Immortal Hulk #24 Review

by Charles Martin on October 02, 2019

Immortal Hulk #24 Review
Writer: Al Ewing
Penciller: Joe Bennett
Inkers: Ruy José, Belardino Brabo, Marc Deering & Roberto Poggi.
Colourist: Paul Mounts
Letterer: Cory Petit
Publisher: Marvel Comics

When I review a comic, usually my first and only priority is assessing its quality. Immortal Hulk #24 is fantastic and, provided you're following the story, you definitely need to pick it up. 

Before I go into details, though, I need to address something else: timing and aftercare. Once you've got this in your hands or on your tablet: Make it the LAST comic you read today. 

Personally, after reading this, I needed to stare up at the stars for a good half hour while my brain made inarticulate noises. "Whaaaaaargble" and so forth. Arrange your reading schedule so that you have plenty of decompression time after this comic.

The core of #24 is the resolution of the Hulk-Fortean fight started in the previous issue. It is great stuff. The over-the-top horror-spectacle of the protagonist fighting as "face-burned-off Hulk" continues, undercut slightly by the ridiculous challenge of deciphering what the Hulk is trying to say with most of his face-meat missing.

Al Ewing's script has space for some remarkable character work along with the shocking plot developments. Doc Samson returns and makes a noble choice that may literally be the death of him. Dr. McGowan, the "good" Shadow Base researcher, gets her chance to shine thanks to some solid backstory and a momentous decision.

The plot developments are impressive as well. Besides big Gamma punches, the Hulk and General Fortean bring strategic tricks into their fight. The General is hoping that his face-burning-off-ing will knock out the Devil Hulk and replace him with a less-cunning personality.

Fortean is doomed because the Hulk's stratagems are on an entirely different level. His multiple personalities, the reliable resurrection of Gamma mutates (which now includes Fortean), and even the personal Hellscape the Hulk visited in #10-13 -- Devil Hulk assembles them all into one horrifying scheme.

All of the weird, wild, withering stuff the Hulk has been through in this title? He's learned from it. He's weaponized it. 

Is he man or monster or is he both? Still unclear. But the thing this Hulk damn sure is not, is a hero. He is something to be feared.

The conclusion of the fight produces a seismic upheaval in the status quo. According to the title's structural rules, it ends with a shocking splash panel and a surprising title and the credits.

And then there are six more pages.

These connect to the initial "prelude" scene which ties the Hulk's origins to those of the Fantastic Four and Galactus. In the after-credits scene, we leap forward several billion years to find out how the Hulk relates to that deific "being of light" who's popped into the title a few times before.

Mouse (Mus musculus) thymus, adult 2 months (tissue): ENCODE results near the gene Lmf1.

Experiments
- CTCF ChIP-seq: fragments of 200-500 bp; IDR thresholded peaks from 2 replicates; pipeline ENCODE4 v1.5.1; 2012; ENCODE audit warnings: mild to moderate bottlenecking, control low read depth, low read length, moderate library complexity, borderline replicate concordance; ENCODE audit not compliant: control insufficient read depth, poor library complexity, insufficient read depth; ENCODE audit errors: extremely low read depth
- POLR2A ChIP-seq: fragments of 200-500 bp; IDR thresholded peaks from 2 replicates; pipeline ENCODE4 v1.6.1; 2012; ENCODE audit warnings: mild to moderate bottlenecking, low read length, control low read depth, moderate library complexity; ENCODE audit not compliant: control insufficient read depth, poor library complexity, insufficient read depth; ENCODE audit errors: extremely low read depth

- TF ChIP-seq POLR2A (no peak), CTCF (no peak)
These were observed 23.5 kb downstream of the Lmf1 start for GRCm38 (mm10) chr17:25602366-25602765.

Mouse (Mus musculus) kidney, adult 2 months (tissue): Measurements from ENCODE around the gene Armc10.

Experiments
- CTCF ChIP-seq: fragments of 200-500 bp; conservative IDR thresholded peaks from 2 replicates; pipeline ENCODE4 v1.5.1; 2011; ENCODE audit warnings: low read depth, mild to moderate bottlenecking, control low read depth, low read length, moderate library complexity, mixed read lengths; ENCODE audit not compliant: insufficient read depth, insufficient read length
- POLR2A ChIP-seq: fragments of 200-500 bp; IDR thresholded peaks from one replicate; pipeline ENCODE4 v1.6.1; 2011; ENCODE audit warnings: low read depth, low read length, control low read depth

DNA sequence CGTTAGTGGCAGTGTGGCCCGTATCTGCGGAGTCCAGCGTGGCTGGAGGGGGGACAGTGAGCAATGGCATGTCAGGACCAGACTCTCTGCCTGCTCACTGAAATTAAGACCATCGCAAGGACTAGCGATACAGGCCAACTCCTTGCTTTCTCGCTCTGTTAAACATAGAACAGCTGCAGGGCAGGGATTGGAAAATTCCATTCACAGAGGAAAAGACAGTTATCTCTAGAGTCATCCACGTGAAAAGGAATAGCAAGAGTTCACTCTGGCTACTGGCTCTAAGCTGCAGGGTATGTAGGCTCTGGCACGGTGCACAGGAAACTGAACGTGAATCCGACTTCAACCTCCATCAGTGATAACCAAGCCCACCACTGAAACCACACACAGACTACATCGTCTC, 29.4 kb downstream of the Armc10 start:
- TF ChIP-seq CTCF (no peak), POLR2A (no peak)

Let me see what I can say without spoiling things:

1) The being of light is (probably) not The One Above All.
2) Hulk's plans for him are simply … yikes.

Like past arc climaxes, this one injects some philosophical perspective into the Hulk's story. It's the most visceral and moving example of that strategy Al Ewing has yet pulled. 

Instead of the usual literary quote, this issue starts by citing a panel from Lee and Kirby's Galactus: The Origins. Rather than reaching out to theology or Kabbalah or literature, here, the author uses the muscular mythology of the Marvel universe itself. 

The result is dreadful and terrifying and awesome. In the literal sense of the words; I was afflicted with dread and terror and awe by the conclusion of this comic.

I've blathered on at great length without touching on this comic's visuals, so let me assure you they are every bit as remarkable as its script. Joe Bennett is in the finest form once again. With the face-burned-off Hulk, I thought we were approaching a point of diminishing returns in terms of body horror.

The after-credits scene proves me so, so wrong. Mr. Bennett has fresh terrors to inflict on our innocent eyeballs. He may well be able to keep the new body horror shocks coming indefinitely.

The ink and colour work supporting him is also of the finest quality. Paul Mounts breaks off the saturation knob when he's laying colour into the core fight scene; the angrier this Hulk gets, the greener he gets. Elsewhere, less-intense shades allow a more nuanced range of feeling; the prelude scenes have particularly gorgeous (still very green) flashback colours.

The four-man inking squad performs impressively. It is all too easy to say they collaborate seamlessly and deliver a consistently high level of detail. While the inks are stylistically consistent, there are subtle differences in line weight and tone distinguishing each of the key scenes: the prelude, the fight, the post-fight, the after-credits terror. All broadly similar, yet distinctive in the best possible way.

Immortal Hulk #24 shows yet again that the creative team behind Marvel's best ongoing has the talent and inventive audacity to drag us screaming into new horror territory. It is a terrifying and unmissable ride. But make it the last comic you read today; you're going to need some recovery time after this one.

Our Score:


A Look Inside


Charles Martin's picture
The momentary focus on Dr. McGowan was terrific thanks to my preexisting suspicion that she was a good 'un. Like, "A-HA! I knew she was awesome!"